Paraxial Protocadherin (PAPC) encodes a transmembrane protein expressed initially in Spemann's organizer and then in paraxial mesoderm. Together with another member of the protocadherin family, Axial Protocadherin (AXPC), it subdivides gastrulating mesoderm into paraxial and axial domains. PAPC has potent homotypic cell adhesion activity in cell dissociation and reaggregation assays. Gain- and loss-of-function microinjection studies indicate that PAPC plays an important role in the convergence and extension movements that drive Xenopus gastrulation. Thus, PAPC is not only an adhesion molecule but also a component of the machinery that drives gastrulation movements in Xenopus. PAPC may provide a link between regulatory genes in Spemann's organizer and the execution of cell behaviors during morphogenesis.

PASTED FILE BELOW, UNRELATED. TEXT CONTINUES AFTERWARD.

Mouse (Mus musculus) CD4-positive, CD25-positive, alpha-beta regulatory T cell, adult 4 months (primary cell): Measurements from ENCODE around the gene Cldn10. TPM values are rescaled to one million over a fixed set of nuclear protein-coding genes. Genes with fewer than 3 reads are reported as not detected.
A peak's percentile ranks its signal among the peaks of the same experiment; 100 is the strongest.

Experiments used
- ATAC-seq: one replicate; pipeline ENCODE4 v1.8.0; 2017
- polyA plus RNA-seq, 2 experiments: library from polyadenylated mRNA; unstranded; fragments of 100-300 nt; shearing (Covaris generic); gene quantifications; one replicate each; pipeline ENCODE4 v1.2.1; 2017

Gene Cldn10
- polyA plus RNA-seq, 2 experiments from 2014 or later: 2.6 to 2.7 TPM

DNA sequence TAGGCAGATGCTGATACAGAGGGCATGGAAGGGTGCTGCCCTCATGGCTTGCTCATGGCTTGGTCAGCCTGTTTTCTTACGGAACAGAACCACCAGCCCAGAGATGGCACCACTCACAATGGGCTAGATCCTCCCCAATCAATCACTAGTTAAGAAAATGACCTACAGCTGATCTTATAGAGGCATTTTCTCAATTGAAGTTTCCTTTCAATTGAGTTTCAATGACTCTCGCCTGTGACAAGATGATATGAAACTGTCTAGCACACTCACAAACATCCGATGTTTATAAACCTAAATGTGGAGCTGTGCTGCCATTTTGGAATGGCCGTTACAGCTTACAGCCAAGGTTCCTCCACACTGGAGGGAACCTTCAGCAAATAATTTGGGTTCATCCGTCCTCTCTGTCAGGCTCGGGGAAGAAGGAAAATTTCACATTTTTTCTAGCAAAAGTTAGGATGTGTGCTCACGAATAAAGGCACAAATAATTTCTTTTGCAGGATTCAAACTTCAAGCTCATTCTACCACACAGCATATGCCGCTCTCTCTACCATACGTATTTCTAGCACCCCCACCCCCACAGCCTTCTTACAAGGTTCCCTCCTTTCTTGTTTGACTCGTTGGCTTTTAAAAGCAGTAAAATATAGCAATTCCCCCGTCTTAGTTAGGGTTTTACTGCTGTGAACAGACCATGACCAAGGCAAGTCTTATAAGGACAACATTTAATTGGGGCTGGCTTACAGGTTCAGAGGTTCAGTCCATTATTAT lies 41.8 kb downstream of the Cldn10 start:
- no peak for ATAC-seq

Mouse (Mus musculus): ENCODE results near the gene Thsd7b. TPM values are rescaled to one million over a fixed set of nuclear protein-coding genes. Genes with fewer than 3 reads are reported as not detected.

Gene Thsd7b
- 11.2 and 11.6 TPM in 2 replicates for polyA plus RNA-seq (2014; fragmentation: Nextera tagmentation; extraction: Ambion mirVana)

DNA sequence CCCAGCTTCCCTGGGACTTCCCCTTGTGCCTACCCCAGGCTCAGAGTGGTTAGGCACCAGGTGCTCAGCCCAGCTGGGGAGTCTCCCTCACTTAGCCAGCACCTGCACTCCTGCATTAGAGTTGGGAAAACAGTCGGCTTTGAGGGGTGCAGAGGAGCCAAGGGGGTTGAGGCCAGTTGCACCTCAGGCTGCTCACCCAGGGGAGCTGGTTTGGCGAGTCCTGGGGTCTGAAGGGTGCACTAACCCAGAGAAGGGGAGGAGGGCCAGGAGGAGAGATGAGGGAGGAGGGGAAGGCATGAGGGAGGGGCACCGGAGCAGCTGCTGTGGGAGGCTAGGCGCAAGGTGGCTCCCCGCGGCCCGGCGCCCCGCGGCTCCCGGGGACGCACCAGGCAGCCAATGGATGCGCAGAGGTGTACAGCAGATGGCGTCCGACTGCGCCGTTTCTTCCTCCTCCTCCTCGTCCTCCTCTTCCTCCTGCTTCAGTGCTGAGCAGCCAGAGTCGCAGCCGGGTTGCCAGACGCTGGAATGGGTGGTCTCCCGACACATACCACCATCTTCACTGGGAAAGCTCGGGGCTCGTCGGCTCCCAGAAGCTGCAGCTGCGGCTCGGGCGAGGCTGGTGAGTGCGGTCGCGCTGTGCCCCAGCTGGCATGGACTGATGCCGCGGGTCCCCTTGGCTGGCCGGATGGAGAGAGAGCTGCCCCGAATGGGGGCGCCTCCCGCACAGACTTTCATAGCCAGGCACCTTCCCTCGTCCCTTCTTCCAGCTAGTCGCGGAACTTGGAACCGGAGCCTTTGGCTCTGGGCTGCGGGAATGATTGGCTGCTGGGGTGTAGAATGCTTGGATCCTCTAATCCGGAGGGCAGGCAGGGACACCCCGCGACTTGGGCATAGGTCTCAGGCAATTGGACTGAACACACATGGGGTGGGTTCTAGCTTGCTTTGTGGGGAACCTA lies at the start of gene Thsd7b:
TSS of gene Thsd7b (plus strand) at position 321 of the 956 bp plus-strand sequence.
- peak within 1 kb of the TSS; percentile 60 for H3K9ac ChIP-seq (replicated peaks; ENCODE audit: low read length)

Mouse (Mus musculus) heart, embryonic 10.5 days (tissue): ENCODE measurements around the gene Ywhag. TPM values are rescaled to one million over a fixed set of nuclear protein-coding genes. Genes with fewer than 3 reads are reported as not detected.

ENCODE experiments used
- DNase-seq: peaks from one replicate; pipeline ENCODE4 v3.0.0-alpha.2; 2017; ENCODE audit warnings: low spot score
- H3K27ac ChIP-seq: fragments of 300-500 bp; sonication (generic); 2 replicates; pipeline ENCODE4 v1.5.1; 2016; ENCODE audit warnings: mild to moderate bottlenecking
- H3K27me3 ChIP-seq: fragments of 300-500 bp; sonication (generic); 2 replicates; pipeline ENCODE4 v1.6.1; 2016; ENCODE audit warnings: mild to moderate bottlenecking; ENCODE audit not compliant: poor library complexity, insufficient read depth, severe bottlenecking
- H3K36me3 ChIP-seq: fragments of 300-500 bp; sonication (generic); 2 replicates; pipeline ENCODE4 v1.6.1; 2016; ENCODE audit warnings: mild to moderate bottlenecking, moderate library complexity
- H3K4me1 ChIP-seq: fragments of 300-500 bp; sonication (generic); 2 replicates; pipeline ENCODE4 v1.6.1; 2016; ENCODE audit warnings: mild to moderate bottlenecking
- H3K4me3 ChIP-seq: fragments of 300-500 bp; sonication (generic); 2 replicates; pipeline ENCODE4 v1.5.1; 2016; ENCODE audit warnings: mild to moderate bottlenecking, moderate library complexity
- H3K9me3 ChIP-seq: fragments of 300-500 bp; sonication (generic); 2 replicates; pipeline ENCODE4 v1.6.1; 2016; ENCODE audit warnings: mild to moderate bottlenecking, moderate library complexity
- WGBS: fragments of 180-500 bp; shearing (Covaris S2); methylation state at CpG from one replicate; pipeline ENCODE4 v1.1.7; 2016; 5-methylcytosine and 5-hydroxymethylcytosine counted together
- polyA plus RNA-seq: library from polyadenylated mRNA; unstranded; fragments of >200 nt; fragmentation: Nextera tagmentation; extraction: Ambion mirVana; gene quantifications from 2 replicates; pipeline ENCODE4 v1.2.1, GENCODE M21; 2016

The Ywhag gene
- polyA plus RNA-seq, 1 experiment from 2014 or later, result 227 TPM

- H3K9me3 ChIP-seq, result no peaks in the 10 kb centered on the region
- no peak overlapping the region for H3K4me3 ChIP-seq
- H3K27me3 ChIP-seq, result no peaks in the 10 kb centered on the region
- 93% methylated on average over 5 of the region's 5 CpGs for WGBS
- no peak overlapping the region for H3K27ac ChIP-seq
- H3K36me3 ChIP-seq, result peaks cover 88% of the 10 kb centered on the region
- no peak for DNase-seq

The role of paraxial protocadherin in selective adhesion and cell movements of the mesoderm during Xenopus gastrulation
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S.H. Kim, A. Yamamoto, T. Bouwmeester, E. Agius, E.M. Robertis; The role of paraxial protocadherin in selective adhesion and cell movements of the mesoderm during Xenopus gastrulation. Development 1 December 1998; 125 (23): 4681–4690. doi: https://doi.org/10.1242/dev.125.23.4681
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